Here's the link to the antenna which currently has a starting bid of $69.00 plus USPS Priority Mail shipping charges based on your zip code: https://www.ebay.com/itm/NOS-Channe...ive-Band-Monitor-Scanner-Antenna/162964668460
 
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#11
I still have two up on my tower 15 years old and one that has the top element broke off just using the bottom element and works great....lol
 
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#12
Best scanner antenna ever made.
Well built to handle the elements, inexpensive and quite effective.
.............
Had one on the tower fed with 50ft of RG6 and a $10 dollar TV bullet amplifier (5-1000Mhz)
.............
I had a Radio Shack PRO2004 back then and i could listen to police and fire systems more than a hundred miles away with ease.
 

dlwtrunked

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#14
Mine always worked great at 800Mhz. The antenna is ruined at the higher frequencies by poor coax. You have to use good coax or the attenuation at UHF is high with any antenna. RG6 is lossy , especially that quad shield wal-mart garbage. Use a better cable like 9913 or LMR400. Even with those you see around 4db loss per 100ft. You want to really lose signal run RG58. It has like 20db loss.
Good RG-6 (6 DB) is only 2 dB more lossy at 900 MHz than LRM-400 (3.9 dB). To call good RG-6 lossy is a gross exaggeration. But, yes, avoid RG-58, that is lossy at 900 MHz. That is too small a difference for most to see or make any real difference. And the antenna and its height have more effect that that.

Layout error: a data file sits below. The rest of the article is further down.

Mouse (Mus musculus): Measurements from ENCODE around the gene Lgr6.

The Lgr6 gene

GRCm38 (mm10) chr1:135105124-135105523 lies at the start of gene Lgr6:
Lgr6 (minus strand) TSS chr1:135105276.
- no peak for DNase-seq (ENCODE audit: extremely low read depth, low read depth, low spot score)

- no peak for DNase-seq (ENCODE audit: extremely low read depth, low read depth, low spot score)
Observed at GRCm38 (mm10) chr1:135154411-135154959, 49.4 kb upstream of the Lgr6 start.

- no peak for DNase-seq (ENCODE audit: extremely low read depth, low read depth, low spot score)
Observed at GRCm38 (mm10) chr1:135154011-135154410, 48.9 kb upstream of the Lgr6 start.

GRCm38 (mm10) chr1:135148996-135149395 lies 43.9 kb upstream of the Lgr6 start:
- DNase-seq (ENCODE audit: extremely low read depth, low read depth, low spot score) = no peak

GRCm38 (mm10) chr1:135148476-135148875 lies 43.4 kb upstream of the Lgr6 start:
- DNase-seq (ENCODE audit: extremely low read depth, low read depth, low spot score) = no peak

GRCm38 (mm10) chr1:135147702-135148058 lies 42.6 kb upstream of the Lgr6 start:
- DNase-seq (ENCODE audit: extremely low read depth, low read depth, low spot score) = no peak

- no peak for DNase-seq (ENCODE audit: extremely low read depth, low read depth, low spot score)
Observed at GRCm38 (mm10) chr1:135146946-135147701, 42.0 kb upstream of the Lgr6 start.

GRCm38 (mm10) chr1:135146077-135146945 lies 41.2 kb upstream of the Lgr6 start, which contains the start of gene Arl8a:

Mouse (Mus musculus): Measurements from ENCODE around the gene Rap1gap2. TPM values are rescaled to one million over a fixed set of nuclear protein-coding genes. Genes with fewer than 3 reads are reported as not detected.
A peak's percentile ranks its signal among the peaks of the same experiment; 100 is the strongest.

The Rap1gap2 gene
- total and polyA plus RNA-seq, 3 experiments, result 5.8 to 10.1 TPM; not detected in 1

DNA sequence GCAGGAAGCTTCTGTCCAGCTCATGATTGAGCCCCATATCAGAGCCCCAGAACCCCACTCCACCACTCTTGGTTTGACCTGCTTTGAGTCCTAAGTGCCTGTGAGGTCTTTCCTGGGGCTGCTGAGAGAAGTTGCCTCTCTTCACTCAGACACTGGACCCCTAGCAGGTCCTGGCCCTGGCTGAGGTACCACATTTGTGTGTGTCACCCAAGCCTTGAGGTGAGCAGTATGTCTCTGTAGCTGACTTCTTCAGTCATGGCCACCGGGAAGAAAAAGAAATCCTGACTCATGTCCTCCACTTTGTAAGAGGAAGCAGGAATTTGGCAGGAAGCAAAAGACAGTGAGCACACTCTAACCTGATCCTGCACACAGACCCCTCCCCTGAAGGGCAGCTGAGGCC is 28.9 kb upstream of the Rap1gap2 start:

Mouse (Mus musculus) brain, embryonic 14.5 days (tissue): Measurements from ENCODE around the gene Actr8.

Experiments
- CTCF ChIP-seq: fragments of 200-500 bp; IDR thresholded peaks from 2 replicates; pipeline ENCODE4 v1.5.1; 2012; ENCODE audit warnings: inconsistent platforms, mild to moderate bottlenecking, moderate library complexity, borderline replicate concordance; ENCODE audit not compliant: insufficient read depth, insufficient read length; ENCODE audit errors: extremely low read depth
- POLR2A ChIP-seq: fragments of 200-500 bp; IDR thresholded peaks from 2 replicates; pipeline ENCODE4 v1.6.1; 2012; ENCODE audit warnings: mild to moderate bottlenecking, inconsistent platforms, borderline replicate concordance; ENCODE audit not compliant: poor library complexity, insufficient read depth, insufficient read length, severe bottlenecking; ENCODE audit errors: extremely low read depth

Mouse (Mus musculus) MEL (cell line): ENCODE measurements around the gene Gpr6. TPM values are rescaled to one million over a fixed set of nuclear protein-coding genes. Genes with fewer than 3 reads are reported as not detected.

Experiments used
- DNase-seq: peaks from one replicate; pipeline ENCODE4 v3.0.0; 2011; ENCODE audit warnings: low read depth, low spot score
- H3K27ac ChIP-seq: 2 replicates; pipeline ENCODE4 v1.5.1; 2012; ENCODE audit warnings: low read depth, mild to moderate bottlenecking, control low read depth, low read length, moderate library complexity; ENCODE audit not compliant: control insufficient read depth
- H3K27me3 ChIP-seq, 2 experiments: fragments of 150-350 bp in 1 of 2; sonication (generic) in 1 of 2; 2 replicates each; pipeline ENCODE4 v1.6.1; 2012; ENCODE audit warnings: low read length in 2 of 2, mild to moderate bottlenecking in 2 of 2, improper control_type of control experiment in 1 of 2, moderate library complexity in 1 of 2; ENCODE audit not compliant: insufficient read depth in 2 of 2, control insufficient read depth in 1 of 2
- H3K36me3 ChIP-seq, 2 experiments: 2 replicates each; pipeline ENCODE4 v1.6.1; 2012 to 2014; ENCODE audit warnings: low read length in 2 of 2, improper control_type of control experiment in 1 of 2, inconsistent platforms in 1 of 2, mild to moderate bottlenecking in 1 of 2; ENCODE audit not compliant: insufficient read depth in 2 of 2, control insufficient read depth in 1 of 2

Coax Attenuation Chart
(Please, lets not start the impedance nonsense. For receiving, the loss by miss matching the impedance is only something like 5% and that assumes the antenna and receiver are 650 which they often are not throughout their range.)
 
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#15
I came across a newspaper ad from 1979 advertising the original four-band Channel Master 5094 Monitenna for only $24.99. Keep in mind that the original 5094 did not cover 800-900 MHz. The model 5094A replaced the 5094 sometime in the late 1980s and added the 800-900 MHz coverage. Unfortunately the 5094A was discontinued by Channel Master circa 2000.

Anyway the attached newspaper ad is from the Cumberland Evening Times located in Cumberland, Maryland and is dated March 19th, 1979.
 

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#17
I bought some Montenna 5094A's over 20 years back from famous Greenville, SC scannist Larry Williams, now passed. He told me the stock Channel Master coax was very good quality, and I will agree. I am still using that cable on a replacement Scantenna, now tree-torn, and still get some 800 mhz traffic. The cable says it is a CM speciality # 9539 (I think) and it is "6-U", 100% shielded, Supercolorduct.
The CM scanner antennas were very good, I had very long range mil-air catches routinely on them.

This may not be very helpful in the market, nowadays. I am sure a lot of us would like a new and affordable antenna with similar characteristics. Surely this CM coax could be bettered, perhaps, but it seemed to transfer a lot of signal.
 
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#18
...He told me the stock Channel Master coax was very good quality, and I will agree. I am still using that cable on a replacement Scantenna, now tree-torn, and still get some 800 mhz traffic. The cable says it is a CM speciality # 9539 (I think) and it is "6-U", 100% shielded, Supercolorduct...

...Surely this CM coax could be bettered, perhaps, but it seemed to transfer a lot of signal.
That coax that you are referring to in your post is Channel Master RG-6U. The original 5094 antennas included RG-59U coax (see the 1979 ad in my post #14 above) as did the earlier production 5094A antennas. I have a 1990 Channel Master catalog and it says that the 5094A included RG-59U coax at that time so the change to RG-6U must have occurred sometime between 1990 and 2000 when the antenna was discontinued. For scanner and TV reception RG-6U is definitely a better/lower-loss coax compared to RG-59U (both 75 ohm).